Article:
Artificial Knee Replacement Anchorage AK

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William M Dotson, DDS
(907) 563-2828
3401 Denali St Ste 203
Anchorage, AK
Specialties
Orthodontics/Dentofacial Orthopedics

Data Provided By:
Robert David Beck, MD
(907) 345-9736
Anchorage, AK
Specialties
Orthopedics
Gender
Male
Education
Medical School: Univ Of Pa Sch Of Med, Philadelphia Pa 19104
Graduation Year: 1969

Data Provided By:
Ronald Charles Brockman, DO
4200 Lake Otis Pkwy Ste 303
Anchorage, AK
Specialties
Orthopedics
Gender
Male
Education
Medical School: Univ Of Hlth Sci, Coll Of Osteo Med, Kansas City Mo 64124
Graduation Year: 1972

Data Provided By:
Stephen S Tower
(907) 563-3145
3260 Providence Dr
Anchorage, AK
Specialty
Orthopedic Surgery

Data Provided By:
Jeffrey Carl Parker
(907) 729-3971
4315 Diplomacy Dr
Anchorage, AK
Specialty
Orthopedic Surgery

Data Provided By:
Robert Wm Lipke, MD
(907) 229-5363
Anchorage, AK
Gender
Male
Education
Medical School: Or Hlth Sci Univ Sch Of Med, Portland Or 97201
Graduation Year: 1972

Data Provided By:
John E Lapkass
(907) 563-3145
3260 Providence Dr
Anchorage, AK
Specialty
Orthopedic Surgery

Data Provided By:
Jack B Duclos, DDS
(907) 272-3200
1836 W Northern Lights Blvd
Anchorage, AK
Specialties
Orthodontics/Dentofacial Orthopedics

Data Provided By:
Declan R Nolan, MD
(907) 563-3145
3260 Providence Dr Ste 200
Anchorage, AK
Specialties
Orthopedics
Gender
Male
Languages
Spanish
Education
Medical School: Univ Coll Dublin, Nat'L Univ Of Ireland, Fac Of Med, Dublin
Graduation Year: 1968
Hospital
Hospital: Alaska Reg Hosp, Anchorage, Ak; Providence Alaska Med Ctr, Anchorage, Ak
Group Practice: Anchorage Fracture Clinic

Data Provided By:
Dr.George Rhyneer
(907) 561-3211
3841 Piper St # T311
Anchorage, AK
Gender
M
Speciality
Orthopedic Surgeon
General Information
Accepting New Patients: Yes
RateMD Rating
5.0, out of 5 based on 4, reviews.

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Artificial Knee Replacement - James T. Mazzara, MD

Dr. Sechrest: Hello, I'm Dr. Randale Sechrest, your host for eOrthopod.TV. Today I have as my guest, Dr. Jim Mazzara. Dr. Mazzara did his medical school training at New York Medical College. He then went on to complete an orthopaedic residency at St. Luke Roosevelt Hospital, which is a teaching hospital affiliate of Columbia University. Good morning, Dr. Mazzara.

Dr. Mazzara: Good morning.

Dr. Sechrest: Dr. Mazzara, what I would like to discuss next is artificial replacement of the knee. Now, this has been around for years and years and years in this country and even longer in Europe, and I think people got pretty used to the notion that when the knee wears out we replace it. There has been a lot of change over the last few years in terms of knee replacement, so what I want you to do is bring us up to speed in terms of where we are with total knee replacements, how you use that in your practice, and a little bit about how it's done. So bring us up to speed about artificial knee replacements.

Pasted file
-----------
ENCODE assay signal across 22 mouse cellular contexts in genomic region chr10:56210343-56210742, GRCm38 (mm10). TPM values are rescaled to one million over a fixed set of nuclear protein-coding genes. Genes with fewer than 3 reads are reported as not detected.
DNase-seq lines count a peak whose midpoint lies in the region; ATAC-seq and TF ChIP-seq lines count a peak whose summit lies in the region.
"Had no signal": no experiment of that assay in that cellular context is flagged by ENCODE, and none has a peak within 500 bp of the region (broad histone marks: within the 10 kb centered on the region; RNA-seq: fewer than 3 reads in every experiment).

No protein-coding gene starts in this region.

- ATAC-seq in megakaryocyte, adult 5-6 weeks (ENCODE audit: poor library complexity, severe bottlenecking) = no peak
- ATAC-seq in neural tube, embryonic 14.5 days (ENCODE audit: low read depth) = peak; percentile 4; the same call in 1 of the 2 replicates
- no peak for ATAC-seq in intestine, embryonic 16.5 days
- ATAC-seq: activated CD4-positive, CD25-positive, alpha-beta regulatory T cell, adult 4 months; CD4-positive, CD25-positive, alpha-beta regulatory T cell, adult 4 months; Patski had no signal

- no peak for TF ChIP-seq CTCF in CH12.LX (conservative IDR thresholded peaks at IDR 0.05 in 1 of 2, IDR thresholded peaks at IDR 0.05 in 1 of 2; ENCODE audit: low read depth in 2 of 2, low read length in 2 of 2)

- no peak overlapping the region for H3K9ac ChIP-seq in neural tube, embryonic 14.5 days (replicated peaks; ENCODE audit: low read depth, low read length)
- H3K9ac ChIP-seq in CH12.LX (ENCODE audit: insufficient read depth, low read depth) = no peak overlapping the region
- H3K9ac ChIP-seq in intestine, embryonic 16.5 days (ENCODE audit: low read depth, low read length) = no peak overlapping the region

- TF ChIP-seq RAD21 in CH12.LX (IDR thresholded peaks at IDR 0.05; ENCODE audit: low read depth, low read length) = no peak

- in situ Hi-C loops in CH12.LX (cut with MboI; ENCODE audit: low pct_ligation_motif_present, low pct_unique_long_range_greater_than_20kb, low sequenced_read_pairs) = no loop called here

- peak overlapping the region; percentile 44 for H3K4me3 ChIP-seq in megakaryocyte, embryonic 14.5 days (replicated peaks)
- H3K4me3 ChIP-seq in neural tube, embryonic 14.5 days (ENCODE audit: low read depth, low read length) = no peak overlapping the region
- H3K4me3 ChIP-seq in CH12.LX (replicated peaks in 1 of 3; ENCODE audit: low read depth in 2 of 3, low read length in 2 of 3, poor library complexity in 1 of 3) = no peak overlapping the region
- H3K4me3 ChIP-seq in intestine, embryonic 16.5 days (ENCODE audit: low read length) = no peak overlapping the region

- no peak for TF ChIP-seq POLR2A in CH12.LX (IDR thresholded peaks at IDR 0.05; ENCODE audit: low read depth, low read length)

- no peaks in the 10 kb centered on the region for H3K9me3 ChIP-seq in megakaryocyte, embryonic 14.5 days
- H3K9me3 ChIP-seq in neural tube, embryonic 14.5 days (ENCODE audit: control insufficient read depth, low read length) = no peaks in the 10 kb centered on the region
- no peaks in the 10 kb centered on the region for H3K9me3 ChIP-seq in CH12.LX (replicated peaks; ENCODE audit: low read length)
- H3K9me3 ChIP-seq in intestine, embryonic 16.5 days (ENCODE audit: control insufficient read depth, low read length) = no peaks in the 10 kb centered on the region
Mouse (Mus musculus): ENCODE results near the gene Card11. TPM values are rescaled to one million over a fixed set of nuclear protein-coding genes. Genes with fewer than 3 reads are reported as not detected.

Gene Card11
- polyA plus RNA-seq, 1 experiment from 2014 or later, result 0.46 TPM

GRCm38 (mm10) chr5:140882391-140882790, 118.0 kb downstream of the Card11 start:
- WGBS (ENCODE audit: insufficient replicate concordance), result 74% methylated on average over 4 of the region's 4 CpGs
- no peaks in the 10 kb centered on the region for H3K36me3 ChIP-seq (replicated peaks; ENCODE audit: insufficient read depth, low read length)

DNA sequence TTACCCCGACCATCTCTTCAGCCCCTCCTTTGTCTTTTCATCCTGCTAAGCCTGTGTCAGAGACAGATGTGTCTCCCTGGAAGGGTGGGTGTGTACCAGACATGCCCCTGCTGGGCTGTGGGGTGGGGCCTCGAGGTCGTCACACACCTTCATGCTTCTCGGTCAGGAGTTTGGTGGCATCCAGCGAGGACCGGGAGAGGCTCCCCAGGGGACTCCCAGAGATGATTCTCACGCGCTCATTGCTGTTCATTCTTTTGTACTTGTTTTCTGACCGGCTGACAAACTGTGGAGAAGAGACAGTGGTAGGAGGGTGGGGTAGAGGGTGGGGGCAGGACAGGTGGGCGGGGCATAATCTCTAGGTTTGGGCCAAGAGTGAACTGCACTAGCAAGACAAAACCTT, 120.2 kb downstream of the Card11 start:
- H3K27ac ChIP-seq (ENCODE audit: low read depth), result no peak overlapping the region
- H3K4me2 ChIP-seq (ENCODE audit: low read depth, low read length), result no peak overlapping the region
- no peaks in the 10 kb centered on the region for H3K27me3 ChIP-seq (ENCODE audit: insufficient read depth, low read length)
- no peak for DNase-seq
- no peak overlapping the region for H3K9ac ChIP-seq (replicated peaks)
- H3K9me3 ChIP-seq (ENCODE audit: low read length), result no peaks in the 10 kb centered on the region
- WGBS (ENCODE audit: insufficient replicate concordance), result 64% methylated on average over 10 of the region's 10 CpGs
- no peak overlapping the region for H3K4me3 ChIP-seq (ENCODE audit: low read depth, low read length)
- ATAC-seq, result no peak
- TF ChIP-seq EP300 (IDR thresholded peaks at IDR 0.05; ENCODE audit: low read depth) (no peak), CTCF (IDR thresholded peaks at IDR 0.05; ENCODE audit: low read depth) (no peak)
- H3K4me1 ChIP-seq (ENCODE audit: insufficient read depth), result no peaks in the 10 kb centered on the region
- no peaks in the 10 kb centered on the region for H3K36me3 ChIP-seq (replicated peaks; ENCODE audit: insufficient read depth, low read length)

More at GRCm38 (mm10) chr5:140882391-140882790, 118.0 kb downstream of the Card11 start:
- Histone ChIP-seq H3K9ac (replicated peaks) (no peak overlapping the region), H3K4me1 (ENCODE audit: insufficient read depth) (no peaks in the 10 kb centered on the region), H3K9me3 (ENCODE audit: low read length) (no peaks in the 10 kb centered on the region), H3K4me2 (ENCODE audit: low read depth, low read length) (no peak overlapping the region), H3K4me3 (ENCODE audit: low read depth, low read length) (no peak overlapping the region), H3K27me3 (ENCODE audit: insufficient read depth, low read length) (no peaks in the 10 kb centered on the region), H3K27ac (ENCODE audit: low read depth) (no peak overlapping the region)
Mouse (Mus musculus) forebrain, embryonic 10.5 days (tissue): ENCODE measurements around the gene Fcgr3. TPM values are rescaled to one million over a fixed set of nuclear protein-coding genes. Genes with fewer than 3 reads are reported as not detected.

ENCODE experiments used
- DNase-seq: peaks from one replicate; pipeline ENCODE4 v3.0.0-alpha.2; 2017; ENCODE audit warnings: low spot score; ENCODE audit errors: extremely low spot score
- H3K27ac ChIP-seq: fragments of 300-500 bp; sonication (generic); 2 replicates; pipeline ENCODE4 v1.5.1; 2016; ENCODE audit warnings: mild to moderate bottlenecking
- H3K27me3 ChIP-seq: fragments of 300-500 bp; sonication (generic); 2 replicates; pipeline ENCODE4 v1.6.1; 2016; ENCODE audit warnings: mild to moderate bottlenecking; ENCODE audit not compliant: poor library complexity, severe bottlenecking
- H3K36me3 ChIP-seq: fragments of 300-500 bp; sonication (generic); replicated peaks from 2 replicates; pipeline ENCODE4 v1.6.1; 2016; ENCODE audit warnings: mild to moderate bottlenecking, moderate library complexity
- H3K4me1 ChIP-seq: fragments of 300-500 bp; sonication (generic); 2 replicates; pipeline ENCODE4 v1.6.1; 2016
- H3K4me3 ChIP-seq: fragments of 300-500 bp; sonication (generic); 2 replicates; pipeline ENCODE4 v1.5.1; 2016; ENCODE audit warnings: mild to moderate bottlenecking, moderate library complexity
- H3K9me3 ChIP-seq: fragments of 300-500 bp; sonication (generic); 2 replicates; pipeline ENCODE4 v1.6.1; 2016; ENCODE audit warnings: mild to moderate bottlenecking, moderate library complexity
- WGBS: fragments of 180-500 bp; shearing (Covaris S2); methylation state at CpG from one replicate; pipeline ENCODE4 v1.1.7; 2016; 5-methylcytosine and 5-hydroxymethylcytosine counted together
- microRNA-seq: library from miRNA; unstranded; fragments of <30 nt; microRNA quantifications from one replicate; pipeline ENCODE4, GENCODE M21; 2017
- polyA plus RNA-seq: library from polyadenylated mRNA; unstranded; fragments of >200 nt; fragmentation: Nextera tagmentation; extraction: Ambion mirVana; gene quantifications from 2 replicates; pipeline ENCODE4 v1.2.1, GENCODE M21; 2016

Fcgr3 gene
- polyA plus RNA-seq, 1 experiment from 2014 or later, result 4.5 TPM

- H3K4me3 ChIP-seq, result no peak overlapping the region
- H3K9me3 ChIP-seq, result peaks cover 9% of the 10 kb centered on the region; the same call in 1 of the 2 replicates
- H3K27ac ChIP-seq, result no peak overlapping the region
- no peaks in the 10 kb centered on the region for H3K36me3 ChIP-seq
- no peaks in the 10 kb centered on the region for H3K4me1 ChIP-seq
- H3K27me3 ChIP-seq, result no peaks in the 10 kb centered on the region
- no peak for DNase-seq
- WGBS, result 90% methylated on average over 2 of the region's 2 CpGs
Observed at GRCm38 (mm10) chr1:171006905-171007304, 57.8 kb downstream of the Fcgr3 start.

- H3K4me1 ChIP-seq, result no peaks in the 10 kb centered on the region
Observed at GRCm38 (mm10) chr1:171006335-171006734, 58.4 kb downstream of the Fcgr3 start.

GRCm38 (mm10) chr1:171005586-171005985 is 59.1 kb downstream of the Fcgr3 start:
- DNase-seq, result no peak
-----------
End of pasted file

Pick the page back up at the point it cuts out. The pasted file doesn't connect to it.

Dr. Mazzara: Well, total knee replacements are actually very effective reliable treatments for end-stage knee osteoarthritis in patients who have tried and not responded to other, less invasive, treatments. So, if somebody comes into the office with knee pain, if they have had conservative treatment with medication or activity modification or injections or sometimes therapy, they can become a candidate for a total knee replacement if all other options have been exhausted. It's something that we used to restrict to older patients, and the earlier philosophy was that you used to have to wait you're 65 to have your knee replaced, but with new technology today we're actually finding that it's a very effective reliable way to treat even younger patients. I have patients in their 30s and 40s who've had to have their knee replaced for one reason or another, after having exhausted all other non-operative, and even some surgical, treatments that don't require replacement of the joint. In the patient who comes in who needs a knee replacement, they are counseled and we discuss the options, including living with the pain and discomfort. If they can live with it, that's not entirely a bad thing. Generally patients are at a point where they have exhausted their options, they've decided they can't live with it, they have pain every day, and their quality of life is so adversely affected by their knee pain, that their only realistic choice is to have their joint replaced. So, after a thorough discussion of the risks and benefits of surgery, they might be scheduled for a replacement. Technically, what we're really doing is resurfacing the knee. While some patients may ask, "Well, are you removing the entire part of the joint?", really what we're doing is removing the end of the bone, resurfacing by cutting the arthritis off the end of the bone and replacing that with a metal prosthesis in-between which is a surface of polyethylene or plastic giving u...

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